● Samantha Moe (Non-Fiction Editor)
    ● Katie Sherman (Blog Editor)

    Leaving Staff

    We’d like to wish those staff members who aren’t returning the best in their future endeavors. I am sure they will be successful in whatever they do.

    ● Angela Raper (Review Editor since January 2016)
    ● Annette Sanders and Kay Stewart (Non-Fiction Editors since January 2016)
    ● Kristi Hébert (Blog Editor since January 2014)

    I would like to specially thank Kristi Hebert for her time as our Blog Editor. We started this journey together, and while South 85 Journal has changed quite a bit over the past three years, she’s been a loyal and consistent part of our advancement.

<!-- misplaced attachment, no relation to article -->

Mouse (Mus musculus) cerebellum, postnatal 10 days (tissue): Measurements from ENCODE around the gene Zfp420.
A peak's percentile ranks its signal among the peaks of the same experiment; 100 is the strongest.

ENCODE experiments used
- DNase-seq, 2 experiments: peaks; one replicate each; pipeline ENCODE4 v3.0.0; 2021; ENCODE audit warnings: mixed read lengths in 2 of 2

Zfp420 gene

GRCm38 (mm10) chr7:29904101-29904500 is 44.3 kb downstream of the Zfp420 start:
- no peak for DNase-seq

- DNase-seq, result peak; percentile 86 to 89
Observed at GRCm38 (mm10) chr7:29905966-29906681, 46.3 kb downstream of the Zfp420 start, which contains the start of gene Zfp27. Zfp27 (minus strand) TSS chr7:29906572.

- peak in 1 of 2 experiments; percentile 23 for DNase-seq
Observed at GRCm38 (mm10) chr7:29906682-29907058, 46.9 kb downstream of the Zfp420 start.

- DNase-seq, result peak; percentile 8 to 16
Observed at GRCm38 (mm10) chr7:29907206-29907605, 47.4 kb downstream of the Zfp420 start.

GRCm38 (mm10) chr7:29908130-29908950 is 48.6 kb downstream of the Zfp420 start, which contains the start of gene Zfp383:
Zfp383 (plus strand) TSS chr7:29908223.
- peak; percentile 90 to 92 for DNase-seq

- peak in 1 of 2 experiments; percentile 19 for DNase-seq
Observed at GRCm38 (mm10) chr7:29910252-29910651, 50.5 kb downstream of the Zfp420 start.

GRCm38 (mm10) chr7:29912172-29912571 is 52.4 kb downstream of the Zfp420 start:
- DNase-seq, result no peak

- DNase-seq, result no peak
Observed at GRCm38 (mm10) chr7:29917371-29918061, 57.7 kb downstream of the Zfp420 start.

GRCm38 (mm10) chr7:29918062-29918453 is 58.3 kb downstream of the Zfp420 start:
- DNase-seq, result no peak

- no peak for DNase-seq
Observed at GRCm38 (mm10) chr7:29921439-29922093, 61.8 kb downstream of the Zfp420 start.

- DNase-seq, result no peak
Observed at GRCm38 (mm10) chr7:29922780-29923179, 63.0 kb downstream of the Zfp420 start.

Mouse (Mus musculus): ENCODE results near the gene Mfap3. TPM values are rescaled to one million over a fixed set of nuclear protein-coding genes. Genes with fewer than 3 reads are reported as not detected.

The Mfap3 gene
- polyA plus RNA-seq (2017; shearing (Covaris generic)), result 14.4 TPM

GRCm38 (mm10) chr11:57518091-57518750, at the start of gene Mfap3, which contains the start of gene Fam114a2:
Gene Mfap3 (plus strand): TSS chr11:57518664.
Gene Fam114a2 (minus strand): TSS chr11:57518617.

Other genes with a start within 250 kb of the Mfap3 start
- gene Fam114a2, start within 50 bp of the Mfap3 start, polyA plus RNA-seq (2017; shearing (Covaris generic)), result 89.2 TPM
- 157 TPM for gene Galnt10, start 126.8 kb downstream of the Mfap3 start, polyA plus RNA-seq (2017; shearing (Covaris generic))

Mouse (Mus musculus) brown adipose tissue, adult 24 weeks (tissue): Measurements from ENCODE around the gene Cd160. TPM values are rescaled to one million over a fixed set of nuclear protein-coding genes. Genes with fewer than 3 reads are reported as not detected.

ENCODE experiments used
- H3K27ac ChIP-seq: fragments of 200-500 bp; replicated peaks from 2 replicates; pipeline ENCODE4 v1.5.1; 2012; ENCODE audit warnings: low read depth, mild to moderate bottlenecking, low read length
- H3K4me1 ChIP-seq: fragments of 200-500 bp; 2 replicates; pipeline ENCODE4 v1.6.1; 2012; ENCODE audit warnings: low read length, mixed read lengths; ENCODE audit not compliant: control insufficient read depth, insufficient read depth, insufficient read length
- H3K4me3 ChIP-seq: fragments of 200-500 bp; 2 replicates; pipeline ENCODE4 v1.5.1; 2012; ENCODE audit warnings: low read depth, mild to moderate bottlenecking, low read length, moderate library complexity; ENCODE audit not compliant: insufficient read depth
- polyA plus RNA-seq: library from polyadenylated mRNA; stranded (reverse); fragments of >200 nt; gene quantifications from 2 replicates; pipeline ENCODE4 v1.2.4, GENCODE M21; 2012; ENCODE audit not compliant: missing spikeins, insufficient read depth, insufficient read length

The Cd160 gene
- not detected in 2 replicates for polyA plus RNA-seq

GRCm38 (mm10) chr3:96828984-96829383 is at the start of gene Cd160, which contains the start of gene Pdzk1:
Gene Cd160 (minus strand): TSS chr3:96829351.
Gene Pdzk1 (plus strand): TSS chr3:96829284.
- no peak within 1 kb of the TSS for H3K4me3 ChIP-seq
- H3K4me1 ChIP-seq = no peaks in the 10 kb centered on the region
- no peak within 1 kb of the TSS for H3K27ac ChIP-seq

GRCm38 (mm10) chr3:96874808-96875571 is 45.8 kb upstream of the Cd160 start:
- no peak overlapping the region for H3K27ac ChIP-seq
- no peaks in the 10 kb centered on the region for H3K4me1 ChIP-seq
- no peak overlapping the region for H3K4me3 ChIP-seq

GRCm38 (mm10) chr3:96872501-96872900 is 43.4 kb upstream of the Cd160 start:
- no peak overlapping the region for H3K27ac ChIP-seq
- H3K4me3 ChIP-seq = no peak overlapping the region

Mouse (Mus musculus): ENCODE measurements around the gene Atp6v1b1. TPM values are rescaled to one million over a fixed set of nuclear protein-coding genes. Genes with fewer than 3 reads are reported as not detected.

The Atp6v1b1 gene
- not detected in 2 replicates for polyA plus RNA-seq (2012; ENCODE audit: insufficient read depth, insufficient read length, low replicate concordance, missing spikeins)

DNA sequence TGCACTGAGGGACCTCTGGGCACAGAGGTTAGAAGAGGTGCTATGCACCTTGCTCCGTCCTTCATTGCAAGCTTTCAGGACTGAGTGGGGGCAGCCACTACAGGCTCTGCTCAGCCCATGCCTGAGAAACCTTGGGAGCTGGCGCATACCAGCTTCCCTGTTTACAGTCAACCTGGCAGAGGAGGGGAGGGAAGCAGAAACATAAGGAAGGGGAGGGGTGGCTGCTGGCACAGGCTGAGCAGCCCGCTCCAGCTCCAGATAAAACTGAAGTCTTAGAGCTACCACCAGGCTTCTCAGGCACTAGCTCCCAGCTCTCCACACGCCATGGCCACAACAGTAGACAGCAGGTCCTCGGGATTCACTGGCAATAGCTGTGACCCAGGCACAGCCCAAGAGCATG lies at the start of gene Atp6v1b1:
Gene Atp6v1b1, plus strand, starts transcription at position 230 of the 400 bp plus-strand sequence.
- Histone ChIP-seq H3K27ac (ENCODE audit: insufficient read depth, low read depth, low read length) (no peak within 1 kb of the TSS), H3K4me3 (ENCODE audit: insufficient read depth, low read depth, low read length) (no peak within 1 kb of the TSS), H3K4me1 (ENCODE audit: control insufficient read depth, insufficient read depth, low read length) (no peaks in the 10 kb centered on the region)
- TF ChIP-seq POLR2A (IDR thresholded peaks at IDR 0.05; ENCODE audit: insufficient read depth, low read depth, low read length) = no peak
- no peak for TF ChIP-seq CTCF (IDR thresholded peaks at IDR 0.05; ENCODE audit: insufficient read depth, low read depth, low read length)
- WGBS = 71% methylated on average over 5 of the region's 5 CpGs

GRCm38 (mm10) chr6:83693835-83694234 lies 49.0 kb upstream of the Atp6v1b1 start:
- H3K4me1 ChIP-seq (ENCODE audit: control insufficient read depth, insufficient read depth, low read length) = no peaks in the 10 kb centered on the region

To the readers, I’d like to thank you for continuing to support our journal – by reading, submitting, and telling others about it.  We look forward to bringing you the next issue.  In the meantime, write like mad, and if it’s good, we want to see it!

    Debby DeRosa
    Managing Editor
    South 85 Journal

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  • Monika Malewska Tree of Life with Chickens

    Fall / Winter 2016 Issue

    on Dec 15, 16 in Blog, Featured Blog Post by with No Comments

    The Fall / Winter 2016 issue of South 85 Journal is now available online.

    Creative Work

    We are pleased to present work by the following contributors:

    Artwork – Adorable Monique, Daniel de Culla, Monika Malewska,  Fabrice Poussin, Katerina Pravdivaia, Jean Marc Richel, and Gilmore Tammy
    Fiction – Jody Gerbig and J.T. Townley
    Non-Fiction – Micah McCrary, Matt Paczkowski, and Heather Gemmen Wilson